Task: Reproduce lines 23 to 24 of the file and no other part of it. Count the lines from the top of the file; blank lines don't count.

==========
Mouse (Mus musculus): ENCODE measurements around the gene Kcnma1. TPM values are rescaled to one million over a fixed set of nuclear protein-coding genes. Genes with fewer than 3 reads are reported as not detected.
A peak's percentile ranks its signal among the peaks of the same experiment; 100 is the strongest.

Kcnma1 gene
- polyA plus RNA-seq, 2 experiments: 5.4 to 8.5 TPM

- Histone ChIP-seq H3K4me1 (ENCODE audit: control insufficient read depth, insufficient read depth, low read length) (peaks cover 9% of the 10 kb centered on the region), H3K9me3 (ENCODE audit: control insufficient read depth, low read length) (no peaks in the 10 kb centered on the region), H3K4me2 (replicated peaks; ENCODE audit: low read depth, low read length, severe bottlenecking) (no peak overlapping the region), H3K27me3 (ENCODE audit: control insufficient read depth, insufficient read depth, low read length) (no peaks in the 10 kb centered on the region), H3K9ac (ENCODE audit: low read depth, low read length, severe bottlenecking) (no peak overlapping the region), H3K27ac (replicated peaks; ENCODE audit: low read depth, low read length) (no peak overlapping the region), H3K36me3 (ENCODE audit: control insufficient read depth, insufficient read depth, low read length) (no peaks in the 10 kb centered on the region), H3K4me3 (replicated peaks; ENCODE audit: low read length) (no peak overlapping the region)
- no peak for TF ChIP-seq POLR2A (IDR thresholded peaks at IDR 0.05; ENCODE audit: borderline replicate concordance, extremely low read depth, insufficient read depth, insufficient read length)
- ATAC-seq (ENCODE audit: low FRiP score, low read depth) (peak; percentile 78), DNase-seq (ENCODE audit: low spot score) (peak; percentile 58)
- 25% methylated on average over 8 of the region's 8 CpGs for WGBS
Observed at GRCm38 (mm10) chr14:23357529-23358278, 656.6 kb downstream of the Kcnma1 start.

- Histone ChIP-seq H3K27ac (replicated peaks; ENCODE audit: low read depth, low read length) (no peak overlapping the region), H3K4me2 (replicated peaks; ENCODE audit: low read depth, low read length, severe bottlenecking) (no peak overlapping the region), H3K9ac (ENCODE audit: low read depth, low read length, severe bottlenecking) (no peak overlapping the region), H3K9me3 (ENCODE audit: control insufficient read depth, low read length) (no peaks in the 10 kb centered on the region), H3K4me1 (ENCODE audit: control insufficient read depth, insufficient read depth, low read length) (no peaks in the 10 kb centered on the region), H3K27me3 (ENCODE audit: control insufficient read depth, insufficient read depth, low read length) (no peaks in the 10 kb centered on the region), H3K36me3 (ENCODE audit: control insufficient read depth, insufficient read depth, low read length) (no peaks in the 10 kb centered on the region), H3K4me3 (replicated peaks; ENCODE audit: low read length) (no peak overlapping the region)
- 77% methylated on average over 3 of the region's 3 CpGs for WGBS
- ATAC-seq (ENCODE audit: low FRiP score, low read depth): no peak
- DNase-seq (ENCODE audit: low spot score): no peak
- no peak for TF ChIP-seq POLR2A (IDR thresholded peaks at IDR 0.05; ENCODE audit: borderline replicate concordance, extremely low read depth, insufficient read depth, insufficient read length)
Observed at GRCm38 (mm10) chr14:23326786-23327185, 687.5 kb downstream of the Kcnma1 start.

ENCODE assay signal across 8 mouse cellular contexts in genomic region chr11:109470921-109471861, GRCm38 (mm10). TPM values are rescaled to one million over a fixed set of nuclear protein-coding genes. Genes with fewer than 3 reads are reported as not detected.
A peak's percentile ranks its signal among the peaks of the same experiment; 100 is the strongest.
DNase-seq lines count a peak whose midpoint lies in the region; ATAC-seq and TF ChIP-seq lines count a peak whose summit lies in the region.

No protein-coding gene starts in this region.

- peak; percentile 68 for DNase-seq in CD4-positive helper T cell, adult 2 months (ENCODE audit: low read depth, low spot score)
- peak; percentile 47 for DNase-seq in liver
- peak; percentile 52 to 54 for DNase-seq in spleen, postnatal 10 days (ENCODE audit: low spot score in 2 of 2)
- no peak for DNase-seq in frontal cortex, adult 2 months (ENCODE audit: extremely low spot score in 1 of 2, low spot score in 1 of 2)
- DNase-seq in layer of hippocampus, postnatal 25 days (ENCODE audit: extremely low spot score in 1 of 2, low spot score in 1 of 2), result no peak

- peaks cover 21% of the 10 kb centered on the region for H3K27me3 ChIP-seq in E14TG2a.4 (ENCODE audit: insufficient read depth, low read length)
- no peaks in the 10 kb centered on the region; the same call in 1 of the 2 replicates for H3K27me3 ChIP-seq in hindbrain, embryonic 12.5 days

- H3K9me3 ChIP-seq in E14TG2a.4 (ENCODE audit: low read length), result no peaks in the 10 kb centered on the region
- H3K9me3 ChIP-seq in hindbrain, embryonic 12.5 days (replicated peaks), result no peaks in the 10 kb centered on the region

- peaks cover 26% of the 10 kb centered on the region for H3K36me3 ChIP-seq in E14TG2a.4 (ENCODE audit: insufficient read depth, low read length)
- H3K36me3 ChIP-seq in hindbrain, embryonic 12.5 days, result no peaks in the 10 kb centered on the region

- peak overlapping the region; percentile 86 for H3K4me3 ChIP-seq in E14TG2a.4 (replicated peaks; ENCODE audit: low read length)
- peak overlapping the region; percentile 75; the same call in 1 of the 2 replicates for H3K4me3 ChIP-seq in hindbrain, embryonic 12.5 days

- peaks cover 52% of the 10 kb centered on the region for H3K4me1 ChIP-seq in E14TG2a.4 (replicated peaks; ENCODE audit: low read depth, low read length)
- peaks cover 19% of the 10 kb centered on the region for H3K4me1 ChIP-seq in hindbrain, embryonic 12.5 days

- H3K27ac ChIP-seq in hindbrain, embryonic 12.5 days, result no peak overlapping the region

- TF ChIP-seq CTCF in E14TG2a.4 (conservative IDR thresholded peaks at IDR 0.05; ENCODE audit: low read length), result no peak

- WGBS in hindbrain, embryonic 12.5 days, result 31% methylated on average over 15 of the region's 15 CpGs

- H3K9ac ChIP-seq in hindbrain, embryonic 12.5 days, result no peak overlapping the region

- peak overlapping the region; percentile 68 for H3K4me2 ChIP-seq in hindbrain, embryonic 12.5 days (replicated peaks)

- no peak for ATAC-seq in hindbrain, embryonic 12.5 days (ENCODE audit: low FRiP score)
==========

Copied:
- no peak for DNase-seq in frontal cortex, adult 2 months (ENCODE audit: extremely low spot score in 1 of 2, low spot score in 1 of 2)
- DNase-seq in layer of hippocampus, postnatal 25 days (ENCODE audit: extremely low spot score in 1 of 2, low spot score in 1 of 2), result no peak